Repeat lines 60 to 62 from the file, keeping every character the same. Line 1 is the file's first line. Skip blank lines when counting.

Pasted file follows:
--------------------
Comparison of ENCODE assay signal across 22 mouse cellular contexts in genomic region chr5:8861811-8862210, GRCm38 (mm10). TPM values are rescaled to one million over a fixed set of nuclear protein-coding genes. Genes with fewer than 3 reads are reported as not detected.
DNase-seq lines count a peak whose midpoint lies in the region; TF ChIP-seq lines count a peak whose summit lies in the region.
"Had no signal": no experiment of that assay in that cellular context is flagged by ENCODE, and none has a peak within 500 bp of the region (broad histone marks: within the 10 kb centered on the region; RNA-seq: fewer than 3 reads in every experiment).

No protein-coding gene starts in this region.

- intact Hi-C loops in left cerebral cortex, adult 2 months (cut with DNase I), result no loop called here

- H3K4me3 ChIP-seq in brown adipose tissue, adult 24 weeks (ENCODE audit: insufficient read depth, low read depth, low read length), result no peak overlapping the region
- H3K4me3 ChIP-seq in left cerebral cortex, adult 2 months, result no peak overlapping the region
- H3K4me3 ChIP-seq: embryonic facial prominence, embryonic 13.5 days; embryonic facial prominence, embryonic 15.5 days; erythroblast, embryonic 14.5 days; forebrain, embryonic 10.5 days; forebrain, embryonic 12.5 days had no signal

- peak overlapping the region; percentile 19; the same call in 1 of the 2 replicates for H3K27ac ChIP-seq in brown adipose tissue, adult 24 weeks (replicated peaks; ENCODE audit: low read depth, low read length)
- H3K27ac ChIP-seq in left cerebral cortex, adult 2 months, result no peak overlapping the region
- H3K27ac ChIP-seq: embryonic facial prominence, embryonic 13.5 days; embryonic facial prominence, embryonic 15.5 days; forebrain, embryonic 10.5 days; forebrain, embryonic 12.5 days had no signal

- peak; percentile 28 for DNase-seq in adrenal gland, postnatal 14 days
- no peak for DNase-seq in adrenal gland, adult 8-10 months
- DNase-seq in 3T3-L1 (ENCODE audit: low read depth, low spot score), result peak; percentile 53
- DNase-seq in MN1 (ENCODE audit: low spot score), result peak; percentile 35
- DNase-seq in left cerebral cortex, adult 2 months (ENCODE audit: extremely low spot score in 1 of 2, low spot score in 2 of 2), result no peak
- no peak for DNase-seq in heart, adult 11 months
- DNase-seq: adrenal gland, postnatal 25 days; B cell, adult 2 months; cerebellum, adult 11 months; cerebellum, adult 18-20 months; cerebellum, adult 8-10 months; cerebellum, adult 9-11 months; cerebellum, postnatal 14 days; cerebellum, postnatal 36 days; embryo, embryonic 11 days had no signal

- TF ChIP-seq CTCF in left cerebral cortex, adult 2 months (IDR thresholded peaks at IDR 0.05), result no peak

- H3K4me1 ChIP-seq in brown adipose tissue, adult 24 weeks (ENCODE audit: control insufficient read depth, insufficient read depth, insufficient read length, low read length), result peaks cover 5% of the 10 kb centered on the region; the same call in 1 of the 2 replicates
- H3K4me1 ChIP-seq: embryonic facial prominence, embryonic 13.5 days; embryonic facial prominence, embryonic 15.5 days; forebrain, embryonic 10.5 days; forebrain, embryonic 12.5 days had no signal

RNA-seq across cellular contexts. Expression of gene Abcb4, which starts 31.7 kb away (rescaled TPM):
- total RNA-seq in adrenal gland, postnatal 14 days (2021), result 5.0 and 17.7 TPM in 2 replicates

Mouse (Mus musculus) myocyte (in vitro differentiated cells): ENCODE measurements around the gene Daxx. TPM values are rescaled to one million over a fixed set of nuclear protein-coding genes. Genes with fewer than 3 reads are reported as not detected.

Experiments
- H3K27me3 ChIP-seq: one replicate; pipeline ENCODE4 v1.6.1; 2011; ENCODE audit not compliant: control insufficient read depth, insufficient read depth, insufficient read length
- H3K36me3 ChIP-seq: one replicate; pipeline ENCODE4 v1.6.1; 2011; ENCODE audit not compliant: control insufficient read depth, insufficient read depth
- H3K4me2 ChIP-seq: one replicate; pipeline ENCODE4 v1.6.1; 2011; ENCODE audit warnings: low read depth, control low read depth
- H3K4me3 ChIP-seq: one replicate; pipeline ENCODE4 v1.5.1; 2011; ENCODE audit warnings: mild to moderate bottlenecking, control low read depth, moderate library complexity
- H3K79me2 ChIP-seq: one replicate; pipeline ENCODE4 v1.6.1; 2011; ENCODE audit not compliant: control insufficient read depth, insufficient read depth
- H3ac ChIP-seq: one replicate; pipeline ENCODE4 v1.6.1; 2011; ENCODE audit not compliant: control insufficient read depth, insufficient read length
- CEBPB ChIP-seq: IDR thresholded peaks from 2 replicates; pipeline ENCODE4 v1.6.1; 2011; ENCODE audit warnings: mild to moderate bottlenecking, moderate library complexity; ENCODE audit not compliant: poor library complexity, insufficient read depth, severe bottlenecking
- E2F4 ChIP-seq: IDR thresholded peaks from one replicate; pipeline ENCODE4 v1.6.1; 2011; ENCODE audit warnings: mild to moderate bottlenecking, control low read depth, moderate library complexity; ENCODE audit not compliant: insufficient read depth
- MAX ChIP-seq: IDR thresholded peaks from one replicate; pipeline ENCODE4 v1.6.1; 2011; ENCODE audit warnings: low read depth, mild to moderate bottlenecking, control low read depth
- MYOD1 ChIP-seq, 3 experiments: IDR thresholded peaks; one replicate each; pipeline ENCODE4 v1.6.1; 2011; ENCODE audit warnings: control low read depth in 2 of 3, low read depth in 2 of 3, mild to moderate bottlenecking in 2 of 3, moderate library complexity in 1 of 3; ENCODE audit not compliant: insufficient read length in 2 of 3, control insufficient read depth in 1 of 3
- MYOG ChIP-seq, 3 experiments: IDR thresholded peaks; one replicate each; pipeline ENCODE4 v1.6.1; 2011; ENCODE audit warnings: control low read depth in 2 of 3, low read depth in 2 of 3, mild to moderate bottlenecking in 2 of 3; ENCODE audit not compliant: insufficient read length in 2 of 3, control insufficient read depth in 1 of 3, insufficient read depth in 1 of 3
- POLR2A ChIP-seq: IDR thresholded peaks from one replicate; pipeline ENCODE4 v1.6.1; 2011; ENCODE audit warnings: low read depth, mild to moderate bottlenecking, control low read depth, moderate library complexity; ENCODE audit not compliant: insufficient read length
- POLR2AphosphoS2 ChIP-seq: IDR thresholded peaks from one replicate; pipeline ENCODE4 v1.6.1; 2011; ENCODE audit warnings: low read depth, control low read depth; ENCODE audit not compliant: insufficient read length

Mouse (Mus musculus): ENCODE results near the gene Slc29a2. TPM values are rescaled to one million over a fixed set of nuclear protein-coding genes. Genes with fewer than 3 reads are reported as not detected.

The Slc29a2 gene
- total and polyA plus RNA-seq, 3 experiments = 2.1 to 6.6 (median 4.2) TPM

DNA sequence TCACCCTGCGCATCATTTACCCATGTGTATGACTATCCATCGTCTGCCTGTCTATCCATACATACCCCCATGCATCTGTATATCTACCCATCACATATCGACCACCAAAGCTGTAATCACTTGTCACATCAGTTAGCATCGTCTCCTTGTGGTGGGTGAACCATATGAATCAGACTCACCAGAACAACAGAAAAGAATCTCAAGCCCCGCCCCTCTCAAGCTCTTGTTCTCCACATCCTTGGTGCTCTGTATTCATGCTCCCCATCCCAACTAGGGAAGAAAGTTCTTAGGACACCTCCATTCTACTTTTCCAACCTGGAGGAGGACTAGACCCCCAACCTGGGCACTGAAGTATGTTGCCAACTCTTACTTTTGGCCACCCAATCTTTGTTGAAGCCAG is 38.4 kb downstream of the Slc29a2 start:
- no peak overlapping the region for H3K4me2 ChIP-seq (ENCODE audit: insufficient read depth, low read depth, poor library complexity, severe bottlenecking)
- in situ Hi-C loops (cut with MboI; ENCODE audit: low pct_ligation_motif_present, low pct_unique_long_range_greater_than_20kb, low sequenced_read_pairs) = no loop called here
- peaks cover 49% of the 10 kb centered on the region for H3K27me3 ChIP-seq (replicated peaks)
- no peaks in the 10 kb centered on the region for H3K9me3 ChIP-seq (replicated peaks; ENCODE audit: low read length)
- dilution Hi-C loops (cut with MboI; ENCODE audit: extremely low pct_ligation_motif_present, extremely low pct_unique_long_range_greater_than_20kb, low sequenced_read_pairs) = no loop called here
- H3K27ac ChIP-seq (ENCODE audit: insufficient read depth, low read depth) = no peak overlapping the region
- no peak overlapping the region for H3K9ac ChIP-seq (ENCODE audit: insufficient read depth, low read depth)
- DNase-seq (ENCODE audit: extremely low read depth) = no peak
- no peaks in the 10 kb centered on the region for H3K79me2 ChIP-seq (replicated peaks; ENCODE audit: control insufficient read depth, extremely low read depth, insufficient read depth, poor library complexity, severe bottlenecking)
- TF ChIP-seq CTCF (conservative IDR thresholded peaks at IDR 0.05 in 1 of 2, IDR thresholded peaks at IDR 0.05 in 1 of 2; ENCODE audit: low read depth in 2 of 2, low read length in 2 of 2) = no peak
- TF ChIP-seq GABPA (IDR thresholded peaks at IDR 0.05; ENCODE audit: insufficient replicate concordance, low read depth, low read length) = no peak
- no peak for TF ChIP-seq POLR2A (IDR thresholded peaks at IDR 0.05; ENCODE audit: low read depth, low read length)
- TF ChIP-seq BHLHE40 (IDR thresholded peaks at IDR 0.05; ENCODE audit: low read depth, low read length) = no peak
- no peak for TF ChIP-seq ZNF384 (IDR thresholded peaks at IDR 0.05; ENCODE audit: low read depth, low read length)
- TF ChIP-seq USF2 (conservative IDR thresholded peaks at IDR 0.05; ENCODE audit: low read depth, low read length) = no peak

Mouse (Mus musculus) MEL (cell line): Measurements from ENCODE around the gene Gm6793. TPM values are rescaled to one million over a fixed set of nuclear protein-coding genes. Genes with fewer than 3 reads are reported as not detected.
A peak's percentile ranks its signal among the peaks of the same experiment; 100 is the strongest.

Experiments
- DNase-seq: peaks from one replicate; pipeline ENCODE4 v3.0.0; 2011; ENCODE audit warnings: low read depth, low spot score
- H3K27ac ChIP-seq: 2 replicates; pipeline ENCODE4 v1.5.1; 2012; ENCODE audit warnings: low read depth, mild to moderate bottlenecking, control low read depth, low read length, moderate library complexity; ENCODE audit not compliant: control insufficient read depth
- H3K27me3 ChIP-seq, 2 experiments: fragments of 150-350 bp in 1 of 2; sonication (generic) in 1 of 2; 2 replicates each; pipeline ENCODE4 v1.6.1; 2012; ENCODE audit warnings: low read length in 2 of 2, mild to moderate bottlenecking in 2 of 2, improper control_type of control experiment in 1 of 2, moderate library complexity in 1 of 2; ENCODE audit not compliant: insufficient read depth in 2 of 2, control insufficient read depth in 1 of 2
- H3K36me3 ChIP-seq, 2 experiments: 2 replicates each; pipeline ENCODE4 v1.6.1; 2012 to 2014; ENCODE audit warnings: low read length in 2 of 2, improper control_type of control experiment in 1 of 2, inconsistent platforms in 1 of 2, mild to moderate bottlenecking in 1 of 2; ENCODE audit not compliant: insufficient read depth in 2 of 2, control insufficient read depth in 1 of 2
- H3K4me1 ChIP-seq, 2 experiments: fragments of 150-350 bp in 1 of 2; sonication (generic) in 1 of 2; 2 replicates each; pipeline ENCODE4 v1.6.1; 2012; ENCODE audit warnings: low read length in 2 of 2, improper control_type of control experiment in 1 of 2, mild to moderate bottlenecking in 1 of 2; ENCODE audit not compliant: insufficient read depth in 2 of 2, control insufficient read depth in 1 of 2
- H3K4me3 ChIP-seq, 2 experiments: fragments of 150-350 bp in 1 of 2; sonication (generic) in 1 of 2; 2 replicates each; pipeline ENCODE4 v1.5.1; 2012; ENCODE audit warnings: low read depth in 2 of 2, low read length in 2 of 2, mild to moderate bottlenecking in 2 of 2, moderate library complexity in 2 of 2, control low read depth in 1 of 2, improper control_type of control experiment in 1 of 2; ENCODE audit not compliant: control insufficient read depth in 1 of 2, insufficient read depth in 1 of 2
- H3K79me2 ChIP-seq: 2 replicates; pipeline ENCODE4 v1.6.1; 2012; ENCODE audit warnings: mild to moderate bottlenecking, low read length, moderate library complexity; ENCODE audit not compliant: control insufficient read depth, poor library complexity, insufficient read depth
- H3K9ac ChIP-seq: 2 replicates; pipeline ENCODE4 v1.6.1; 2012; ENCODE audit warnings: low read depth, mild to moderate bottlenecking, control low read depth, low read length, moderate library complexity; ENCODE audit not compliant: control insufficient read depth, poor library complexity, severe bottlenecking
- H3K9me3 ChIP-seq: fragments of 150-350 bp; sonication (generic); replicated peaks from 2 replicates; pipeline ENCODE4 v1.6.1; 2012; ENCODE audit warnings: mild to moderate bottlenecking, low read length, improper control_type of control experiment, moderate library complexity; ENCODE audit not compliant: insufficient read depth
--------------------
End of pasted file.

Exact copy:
Experiments
- DNase-seq: peaks from one replicate; pipeline ENCODE4 v3.0.0; 2011; ENCODE audit warnings: low read depth, low spot score
- H3K27ac ChIP-seq: 2 replicates; pipeline ENCODE4 v1.5.1; 2012; ENCODE audit warnings: low read depth, mild to moderate bottlenecking, control low read depth, low read length, moderate library complexity; ENCODE audit not compliant: control insufficient read depth